◦ in contemplative prayer, we are not not just silencing our thoughts, but the ego-self
◦ the self that constantly needs to be seen, be heard, be first, to give its opinion, etc.

Sometimes other people try to discourage our attempts at humility and direct us the other way
– as if what we do is insignificant unless it’s “big” — big numbers, big dollars, make a big splash

[Jesus’] brothers said to him, “Leave here and go into Judea, so that Your disciples also may see Your works which You are doing. For no one does anything in secret when he himself seeks to be known publicly. If You do these things, show Yourself to the world.” For not even his brothers were believing in Him. (Jn. 7:3-4)

• later, Jesus Himself went up, not publicly, but as if in secret (Jn 7:10)
• his goal was not publicity or world fame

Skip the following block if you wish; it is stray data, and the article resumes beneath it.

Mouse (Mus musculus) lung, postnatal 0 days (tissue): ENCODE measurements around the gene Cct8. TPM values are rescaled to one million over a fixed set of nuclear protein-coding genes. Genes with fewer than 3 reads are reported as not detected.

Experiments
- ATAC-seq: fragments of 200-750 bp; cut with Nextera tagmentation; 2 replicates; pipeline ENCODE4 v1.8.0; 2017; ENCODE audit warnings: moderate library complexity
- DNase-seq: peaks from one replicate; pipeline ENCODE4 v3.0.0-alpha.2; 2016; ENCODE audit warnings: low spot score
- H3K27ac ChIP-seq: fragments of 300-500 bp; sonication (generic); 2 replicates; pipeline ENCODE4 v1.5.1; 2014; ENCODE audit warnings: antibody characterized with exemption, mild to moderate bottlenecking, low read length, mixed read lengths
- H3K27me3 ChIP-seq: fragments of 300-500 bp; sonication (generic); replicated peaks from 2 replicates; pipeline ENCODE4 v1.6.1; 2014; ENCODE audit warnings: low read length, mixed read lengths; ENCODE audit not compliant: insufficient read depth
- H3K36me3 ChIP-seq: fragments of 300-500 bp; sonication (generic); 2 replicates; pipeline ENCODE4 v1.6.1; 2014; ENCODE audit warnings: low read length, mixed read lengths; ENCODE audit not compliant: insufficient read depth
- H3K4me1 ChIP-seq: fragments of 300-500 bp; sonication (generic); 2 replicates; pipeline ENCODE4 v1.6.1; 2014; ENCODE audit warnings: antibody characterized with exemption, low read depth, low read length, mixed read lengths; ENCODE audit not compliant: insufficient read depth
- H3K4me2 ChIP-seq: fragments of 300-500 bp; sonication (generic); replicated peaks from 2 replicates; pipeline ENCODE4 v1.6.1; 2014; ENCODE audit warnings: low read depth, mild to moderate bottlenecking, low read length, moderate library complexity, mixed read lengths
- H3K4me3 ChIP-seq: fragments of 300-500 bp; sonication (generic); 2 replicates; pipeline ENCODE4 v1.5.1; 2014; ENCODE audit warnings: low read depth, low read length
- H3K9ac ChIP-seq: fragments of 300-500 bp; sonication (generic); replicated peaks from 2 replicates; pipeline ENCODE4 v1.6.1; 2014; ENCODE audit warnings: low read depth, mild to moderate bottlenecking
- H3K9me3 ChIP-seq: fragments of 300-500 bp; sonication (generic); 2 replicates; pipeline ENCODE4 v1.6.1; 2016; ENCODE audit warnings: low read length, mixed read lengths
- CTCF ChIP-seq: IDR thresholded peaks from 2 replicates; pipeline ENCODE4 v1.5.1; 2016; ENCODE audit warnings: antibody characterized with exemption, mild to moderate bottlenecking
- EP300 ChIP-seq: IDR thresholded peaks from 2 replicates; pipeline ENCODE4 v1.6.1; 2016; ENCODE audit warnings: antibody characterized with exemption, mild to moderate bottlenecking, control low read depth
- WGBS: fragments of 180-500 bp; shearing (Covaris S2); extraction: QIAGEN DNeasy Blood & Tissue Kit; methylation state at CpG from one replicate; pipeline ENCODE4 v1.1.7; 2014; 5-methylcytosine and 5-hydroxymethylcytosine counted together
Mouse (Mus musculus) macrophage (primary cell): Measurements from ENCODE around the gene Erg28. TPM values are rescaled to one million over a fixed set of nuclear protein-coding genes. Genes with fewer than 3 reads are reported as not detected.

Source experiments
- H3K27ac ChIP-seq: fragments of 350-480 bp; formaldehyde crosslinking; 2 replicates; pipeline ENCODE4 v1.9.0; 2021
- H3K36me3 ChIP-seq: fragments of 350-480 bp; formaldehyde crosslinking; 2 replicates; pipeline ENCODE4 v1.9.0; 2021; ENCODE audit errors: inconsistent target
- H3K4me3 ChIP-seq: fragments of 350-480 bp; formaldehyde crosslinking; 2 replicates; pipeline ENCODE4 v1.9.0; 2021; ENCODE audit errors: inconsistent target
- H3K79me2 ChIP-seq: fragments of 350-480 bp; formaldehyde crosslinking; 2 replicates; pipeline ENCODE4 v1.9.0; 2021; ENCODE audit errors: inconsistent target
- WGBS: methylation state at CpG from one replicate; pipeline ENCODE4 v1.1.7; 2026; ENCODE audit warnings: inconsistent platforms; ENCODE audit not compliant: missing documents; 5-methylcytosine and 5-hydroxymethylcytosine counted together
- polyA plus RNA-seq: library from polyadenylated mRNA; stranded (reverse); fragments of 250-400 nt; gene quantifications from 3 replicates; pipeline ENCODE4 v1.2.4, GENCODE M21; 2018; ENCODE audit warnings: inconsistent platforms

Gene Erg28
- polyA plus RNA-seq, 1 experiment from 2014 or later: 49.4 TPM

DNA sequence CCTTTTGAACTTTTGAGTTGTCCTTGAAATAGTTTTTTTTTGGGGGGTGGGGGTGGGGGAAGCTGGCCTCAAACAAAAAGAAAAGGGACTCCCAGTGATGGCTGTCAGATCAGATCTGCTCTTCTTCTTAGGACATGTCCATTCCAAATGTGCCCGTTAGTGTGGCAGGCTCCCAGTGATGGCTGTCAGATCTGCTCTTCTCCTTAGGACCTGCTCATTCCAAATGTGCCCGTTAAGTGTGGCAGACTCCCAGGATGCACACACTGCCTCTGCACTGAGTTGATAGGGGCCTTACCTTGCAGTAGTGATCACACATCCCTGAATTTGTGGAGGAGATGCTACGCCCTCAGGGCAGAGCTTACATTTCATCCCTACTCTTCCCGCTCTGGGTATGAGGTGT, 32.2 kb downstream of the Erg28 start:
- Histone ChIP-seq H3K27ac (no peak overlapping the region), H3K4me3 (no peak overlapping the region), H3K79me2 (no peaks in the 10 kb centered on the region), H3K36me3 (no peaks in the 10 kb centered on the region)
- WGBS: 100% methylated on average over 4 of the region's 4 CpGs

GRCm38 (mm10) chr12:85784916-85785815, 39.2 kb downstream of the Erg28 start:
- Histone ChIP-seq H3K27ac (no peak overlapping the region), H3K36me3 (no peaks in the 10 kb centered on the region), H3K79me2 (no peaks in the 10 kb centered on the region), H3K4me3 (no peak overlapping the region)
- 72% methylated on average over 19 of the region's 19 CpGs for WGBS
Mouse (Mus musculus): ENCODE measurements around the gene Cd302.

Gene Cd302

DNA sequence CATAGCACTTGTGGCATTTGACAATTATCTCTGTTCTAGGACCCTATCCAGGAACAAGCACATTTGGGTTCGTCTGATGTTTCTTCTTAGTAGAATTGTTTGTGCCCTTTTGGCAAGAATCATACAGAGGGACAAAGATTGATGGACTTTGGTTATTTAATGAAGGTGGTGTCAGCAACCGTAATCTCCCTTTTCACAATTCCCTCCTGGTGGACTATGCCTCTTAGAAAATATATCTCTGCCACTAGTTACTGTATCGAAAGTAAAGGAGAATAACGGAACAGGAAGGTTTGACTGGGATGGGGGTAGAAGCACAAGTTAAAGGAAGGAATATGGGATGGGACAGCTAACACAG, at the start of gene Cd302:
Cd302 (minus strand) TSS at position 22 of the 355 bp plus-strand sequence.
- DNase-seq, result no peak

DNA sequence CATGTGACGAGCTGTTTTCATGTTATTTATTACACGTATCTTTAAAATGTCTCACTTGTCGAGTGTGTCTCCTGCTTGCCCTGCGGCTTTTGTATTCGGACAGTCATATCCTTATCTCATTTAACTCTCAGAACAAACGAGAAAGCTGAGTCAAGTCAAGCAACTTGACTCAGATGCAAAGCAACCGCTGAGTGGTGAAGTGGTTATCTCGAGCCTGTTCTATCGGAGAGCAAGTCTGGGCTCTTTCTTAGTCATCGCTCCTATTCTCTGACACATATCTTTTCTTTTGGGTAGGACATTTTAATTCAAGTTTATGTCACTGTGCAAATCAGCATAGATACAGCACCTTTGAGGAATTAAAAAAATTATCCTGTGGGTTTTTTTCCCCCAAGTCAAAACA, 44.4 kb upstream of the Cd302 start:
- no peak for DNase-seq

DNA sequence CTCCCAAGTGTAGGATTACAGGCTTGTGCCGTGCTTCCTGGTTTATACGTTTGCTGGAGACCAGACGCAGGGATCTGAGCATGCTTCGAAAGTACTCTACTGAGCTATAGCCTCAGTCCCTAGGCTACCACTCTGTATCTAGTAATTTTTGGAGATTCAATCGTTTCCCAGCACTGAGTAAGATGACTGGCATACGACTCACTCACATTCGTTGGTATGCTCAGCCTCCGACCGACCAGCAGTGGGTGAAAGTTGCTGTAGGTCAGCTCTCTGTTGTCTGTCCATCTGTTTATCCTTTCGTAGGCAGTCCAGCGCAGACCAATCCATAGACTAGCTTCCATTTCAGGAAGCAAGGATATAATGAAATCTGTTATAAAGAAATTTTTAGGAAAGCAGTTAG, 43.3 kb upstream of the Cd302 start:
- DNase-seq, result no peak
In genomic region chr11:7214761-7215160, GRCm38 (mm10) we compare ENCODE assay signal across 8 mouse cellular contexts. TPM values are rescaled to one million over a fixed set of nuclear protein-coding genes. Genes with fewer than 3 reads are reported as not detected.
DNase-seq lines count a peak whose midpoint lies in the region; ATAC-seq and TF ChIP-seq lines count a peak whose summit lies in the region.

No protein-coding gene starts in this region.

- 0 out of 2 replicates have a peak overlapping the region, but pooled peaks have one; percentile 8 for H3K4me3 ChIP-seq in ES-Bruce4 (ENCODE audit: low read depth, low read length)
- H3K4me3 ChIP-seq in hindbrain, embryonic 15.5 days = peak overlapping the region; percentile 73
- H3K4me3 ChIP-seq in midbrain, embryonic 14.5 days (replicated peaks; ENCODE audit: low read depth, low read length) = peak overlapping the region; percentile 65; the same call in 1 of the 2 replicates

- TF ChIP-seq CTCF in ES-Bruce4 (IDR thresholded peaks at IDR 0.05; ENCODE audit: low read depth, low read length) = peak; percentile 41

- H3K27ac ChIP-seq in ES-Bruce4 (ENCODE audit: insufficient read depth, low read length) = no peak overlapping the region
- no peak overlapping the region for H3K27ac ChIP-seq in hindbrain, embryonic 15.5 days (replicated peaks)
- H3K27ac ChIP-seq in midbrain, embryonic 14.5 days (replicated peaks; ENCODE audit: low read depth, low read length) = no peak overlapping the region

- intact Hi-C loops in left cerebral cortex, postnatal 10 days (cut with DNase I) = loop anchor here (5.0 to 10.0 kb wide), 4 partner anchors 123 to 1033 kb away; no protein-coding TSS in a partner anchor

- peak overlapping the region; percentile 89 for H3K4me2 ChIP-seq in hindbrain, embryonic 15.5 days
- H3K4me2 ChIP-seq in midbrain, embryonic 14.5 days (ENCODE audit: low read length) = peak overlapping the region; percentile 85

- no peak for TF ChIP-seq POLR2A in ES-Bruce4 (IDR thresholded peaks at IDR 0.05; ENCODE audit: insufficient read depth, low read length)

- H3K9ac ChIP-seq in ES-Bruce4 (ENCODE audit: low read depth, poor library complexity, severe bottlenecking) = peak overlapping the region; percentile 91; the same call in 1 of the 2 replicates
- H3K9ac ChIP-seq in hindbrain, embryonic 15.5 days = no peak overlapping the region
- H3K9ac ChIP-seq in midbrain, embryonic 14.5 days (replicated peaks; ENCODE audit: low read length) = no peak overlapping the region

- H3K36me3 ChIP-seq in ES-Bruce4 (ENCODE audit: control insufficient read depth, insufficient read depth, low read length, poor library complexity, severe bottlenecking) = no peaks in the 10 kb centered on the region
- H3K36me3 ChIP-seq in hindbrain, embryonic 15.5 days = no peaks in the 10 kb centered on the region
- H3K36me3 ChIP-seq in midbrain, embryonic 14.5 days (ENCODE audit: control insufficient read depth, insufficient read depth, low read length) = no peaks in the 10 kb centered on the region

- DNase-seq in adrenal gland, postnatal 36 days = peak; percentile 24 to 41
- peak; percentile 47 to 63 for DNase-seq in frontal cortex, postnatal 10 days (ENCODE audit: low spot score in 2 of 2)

– in Philippians 2, Paul tells how Jesus “emptied Himself” and “Humbled Himself” (vv. 7-8)
• humility goes deep into our inner life and empties it of the ego-self
• humility works in our desires, perspectives and motivations

Humility is the soul’s freedom from:
• needing to have all the answers
• needing a reputation for being smart, athletic
• needing to be in control
• needing to look away from others
◦ instead, it is learning to see the essential dignity of every human person

Conc: How do we learn humility? (as if we need to ask)

By being real humans in the real world
– there is no need to put ourselves down — life will do that
• a daily dose of normal circumstances will turn up our inadequacy, weakness and flaws
– what humility comes down to the perspective we take on ourselves and our circumstances
• and our response to both

Fr. Romuald, “It is useful, for humility, to sit in failure. . . . Failure is more helpful than success toward achieving humility.”
Abbot John Chapman (regarding trials), “You say they do not make you humble: but if you thought you were being made humble, you wouldn’t be.”

No, do not worry about finding opportunities to learn humility; lessons come to us every day
The question is, what are we going to do with them?